Sunday, 7 August 2016

Expect the unexpected

In John Caputo's book, 'What would Jesus Deconstruct?', the author outlines Derrida's "least bad" definition of deconstruction one indeed that Caputo himself likes (pg 54). In a nutshell Derrida states that there is a predictable future (a 'future present') and one that is over the horizon of expectancy ('the absolute future') the event that we cannot participate that disrupts our lives; that removes the certainty of our human constructed structures.  In other words, 'There is a future which is predictable...But there is a future to come (l'avenir) which refers to someone who comes whose arrival is totally unexpected.' (Derrida quoted in 'Preaching after God' by Phil Snider, pg. 135). In a very real sense this is what we should be preparing for 'the totally unexpected' when we await Christ.  Christ highlights our preparedness in the Gospel (Lk. 12.32-33) and this need to expect the unexpected (Lk. 12.35-40).

We can prepare for most things today.  We have certain expectancies that in life we can plan for, the future that is made present, as it comes to us in the certainty of our careers, our businesses, our home life and our social calendar.  Not least of all in our taxes and our expenditure that for individuals are things that we can guarantee let alone expect. These are the platforms on which we build our daily lives relying on our past experience and our expectations for the future.  We prepare our purses and our schedules in such a fashion that those things that we know are going to be undertaken do not become mountains or impossible tasks, less we submerge ourselves in misery and despair.  In any form of leadership this is the task that is set before us so that we can lead people into a new or better place or at least maintain a certain level of service / comfort that meets the expectations of those we lead.  However, this also points us towards a status quo, a non movement forward, a non growth of our potential and what could be.  It is when we are driven out of our expectations into new places and new things that we become alive once more, alive to the possibilities inherent in the call to be a follower of Christ, to be a Christian.

The Unexpected Guest - Heather Lara 

In (not)-preparing for the unexpected, because as soon as we prepare it becomes the expected, we need to be flexible and listen for that call that leads us into the new and challenging circumstances that confront us as we take on the risk of faith.  This is not an enviable position to be in as leaders and yet if we answer God's call on our lives this is exactly where we will find ourselves as we seek to bring God's people into conversation with that call.  It is a question of allowing our experiences to be present to us and yet not govern us or the moves that we make.  Too often we allow our past to dictate what the future will bring.  Yes we have an experience that needs to inform our actions but not to dictate them.  In confronting our prejudices and our hurts and our dislikes we often find that it is our past that is dictating how we experience the present and the future.  In not allowing the unexpected to draw us into a new sequence of relationships we die to the possibilities that the Christic event opens in our lives.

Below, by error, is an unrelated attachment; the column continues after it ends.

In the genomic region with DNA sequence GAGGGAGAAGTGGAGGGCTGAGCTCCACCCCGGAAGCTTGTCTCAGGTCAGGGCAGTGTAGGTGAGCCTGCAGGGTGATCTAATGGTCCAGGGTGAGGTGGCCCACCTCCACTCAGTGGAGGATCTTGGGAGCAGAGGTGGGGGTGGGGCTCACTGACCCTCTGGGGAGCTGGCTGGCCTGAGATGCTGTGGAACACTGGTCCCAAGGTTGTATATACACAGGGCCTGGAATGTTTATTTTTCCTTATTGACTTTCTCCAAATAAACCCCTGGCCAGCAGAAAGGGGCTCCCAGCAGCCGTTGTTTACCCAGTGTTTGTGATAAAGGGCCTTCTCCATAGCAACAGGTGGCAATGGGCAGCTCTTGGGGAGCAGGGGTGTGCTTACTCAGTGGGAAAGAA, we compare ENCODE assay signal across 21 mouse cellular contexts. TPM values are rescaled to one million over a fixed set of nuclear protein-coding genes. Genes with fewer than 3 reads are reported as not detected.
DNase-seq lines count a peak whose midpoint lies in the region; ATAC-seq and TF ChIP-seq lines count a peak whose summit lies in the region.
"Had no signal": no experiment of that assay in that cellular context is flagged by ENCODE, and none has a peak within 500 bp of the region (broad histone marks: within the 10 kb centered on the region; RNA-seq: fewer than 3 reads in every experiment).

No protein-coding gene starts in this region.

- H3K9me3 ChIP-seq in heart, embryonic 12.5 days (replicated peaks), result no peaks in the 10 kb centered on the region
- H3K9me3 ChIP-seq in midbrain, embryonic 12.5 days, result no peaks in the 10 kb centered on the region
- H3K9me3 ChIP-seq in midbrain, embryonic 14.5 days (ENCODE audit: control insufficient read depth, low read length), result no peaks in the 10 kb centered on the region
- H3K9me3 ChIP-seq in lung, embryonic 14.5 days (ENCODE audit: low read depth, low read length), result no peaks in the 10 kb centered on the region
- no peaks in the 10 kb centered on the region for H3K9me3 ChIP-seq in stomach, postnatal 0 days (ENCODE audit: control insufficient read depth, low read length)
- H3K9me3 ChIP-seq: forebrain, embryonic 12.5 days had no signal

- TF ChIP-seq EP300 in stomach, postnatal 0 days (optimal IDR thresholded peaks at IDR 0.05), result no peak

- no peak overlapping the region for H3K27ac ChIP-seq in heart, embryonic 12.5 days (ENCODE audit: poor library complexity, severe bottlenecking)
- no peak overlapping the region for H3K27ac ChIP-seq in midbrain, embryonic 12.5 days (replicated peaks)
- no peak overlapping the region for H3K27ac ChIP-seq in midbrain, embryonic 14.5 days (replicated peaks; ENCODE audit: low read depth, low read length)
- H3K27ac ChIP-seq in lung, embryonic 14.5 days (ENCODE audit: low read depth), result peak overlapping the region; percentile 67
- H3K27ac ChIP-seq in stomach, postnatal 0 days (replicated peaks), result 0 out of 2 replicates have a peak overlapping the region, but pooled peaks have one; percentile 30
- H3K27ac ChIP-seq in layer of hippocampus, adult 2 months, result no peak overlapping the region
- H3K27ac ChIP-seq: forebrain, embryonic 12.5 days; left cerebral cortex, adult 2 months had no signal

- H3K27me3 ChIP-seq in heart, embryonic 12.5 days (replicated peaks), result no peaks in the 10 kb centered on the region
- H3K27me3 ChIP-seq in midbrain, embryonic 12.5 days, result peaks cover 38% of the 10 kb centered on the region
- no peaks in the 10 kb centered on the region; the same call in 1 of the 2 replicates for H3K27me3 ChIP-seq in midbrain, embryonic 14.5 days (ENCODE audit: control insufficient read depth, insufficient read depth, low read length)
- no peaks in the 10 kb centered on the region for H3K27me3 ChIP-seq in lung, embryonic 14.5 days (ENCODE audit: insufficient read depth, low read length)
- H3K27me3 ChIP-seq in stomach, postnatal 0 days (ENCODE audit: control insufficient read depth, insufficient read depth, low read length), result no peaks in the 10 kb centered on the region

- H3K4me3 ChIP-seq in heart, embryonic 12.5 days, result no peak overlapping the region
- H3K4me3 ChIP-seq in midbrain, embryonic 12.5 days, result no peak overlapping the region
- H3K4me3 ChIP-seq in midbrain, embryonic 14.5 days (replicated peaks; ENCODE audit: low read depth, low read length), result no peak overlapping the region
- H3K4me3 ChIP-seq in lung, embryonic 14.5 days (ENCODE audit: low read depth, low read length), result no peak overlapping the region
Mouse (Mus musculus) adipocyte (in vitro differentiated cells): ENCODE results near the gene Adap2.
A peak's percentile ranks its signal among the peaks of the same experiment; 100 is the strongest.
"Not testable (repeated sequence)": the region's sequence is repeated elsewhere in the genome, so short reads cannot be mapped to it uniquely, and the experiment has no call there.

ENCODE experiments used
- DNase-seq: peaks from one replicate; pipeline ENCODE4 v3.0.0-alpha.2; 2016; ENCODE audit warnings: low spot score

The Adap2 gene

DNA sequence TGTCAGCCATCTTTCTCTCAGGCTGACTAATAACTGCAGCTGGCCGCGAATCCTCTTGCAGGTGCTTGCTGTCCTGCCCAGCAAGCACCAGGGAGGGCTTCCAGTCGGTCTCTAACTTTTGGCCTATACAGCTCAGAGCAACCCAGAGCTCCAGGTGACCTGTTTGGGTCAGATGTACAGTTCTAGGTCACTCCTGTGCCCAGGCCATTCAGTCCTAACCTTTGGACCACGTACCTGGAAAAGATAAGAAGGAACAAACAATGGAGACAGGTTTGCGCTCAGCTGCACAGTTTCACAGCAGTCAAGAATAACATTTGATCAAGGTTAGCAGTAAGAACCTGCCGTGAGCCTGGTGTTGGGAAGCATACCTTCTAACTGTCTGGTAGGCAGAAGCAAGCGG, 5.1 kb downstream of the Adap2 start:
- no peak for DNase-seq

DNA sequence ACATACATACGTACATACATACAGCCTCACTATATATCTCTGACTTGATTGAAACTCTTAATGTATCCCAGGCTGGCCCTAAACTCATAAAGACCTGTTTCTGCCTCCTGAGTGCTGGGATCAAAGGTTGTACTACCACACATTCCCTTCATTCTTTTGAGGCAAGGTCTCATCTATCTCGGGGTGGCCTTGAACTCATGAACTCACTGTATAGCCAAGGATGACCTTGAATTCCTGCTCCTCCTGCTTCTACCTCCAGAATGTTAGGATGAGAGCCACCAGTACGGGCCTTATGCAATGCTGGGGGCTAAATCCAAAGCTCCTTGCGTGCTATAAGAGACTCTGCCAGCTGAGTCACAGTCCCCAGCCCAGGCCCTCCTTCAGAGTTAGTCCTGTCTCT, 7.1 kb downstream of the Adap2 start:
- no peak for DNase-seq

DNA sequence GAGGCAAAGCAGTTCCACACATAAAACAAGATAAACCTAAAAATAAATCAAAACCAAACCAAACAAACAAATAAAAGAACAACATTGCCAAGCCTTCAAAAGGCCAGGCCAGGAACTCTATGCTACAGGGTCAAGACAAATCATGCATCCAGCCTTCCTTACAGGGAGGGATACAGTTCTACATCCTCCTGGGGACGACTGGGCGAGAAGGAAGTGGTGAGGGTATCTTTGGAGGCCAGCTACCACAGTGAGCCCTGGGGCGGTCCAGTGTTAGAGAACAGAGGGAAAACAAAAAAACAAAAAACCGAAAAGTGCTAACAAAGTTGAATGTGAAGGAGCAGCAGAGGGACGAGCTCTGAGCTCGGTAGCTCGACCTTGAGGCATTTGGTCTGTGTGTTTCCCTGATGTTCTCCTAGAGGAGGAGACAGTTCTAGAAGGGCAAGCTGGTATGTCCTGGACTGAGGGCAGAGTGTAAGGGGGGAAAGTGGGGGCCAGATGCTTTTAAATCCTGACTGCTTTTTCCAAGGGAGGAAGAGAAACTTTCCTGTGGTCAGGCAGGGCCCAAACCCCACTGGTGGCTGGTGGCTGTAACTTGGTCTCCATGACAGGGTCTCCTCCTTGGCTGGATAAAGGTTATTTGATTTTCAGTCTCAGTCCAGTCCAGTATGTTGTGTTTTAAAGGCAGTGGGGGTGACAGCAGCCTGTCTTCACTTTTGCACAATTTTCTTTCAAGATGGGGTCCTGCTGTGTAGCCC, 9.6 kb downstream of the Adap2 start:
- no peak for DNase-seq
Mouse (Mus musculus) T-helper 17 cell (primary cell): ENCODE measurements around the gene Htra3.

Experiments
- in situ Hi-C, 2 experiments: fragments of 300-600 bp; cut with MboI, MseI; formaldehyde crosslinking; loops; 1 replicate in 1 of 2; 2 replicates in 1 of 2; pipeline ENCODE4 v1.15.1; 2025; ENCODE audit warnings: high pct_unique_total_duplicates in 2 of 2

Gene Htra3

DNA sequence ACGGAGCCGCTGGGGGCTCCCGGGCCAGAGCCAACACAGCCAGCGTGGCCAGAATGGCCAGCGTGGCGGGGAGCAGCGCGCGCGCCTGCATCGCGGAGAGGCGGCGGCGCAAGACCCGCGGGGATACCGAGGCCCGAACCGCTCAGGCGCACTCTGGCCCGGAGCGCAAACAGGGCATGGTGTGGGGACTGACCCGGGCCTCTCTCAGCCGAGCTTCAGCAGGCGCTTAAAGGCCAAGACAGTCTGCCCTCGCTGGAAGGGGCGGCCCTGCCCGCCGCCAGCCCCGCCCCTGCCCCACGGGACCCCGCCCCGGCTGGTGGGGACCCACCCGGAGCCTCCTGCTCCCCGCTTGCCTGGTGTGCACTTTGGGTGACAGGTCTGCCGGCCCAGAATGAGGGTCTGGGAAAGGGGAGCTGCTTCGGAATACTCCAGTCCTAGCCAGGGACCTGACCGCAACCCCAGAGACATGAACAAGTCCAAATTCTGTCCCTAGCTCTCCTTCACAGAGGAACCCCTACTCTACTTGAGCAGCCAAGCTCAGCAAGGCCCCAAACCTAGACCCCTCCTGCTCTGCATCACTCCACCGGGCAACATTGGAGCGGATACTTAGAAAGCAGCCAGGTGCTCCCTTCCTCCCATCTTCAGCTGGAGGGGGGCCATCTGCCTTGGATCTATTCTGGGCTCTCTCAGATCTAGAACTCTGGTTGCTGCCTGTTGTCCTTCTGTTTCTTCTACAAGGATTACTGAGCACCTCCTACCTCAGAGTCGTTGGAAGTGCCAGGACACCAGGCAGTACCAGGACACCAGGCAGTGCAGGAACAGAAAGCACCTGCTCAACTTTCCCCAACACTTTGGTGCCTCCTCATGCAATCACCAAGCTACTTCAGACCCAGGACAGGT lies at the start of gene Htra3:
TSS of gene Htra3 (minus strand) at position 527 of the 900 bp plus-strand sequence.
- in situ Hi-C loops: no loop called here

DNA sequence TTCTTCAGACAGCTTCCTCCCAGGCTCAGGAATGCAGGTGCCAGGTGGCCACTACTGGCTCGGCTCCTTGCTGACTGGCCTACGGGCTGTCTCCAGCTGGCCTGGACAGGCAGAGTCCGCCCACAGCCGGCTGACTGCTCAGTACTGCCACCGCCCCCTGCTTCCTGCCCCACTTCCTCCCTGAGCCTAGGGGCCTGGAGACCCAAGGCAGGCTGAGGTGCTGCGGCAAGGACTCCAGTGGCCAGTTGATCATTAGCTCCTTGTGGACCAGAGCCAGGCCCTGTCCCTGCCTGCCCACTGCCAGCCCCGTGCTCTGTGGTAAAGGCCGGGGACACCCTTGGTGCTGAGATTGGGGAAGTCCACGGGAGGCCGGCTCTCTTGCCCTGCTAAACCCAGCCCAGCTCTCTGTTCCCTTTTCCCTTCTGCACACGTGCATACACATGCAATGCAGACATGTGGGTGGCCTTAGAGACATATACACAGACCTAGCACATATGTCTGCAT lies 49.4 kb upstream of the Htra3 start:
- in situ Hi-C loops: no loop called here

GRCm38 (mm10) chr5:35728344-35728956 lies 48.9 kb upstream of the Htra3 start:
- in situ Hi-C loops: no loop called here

We are practical people and our focus is on how to rather than on waiting and responding to the event that disrupts our lives.  In leading the family of God into newness of life we ourselves must be prepared to let go of our own preconceptions of the future.  We need to allow ourselves to be prepared in unpreparedness.  We do not know when the event will occur just as we do not know when the thief will come in the night.  Yet we prepare for the thief without making definite plans as to when and where.  So we prepare for the coming of the event of God's grace in our lives with the understanding that it may never come or it may come this second.  We have to be sufficiently ready to grow and go where God's Spirit may call us without enormous preparations before the time.  If we are called into a new experience of God's abiding presence so we need to be ready to respond with an affirmative that does not deny that experience by locking it down.  Rather we need to be opened up to effectively respond in love to that call.

It is often hard to accept that what we strive for may not be what God wishes for our lives or our institutions.  We may aall be in agreement about where we think God is calling us but then out of nowhere God comes calling and disrupts our planning as Christ appears to us.  It is only in our (un)preparedness and flexibility to accept the Christic event that we move forward in our faith journey.  We need to listen faithfully for God's ever present Spirit as we formulate our life's goals and the goals of our communities.  The call is always there it is when we do not listen and move on our own that GOd's presence is suddenly there changing what we thought to what we ought to do.  Let us always be (un)prepared to accept God's insistent call on our lives.

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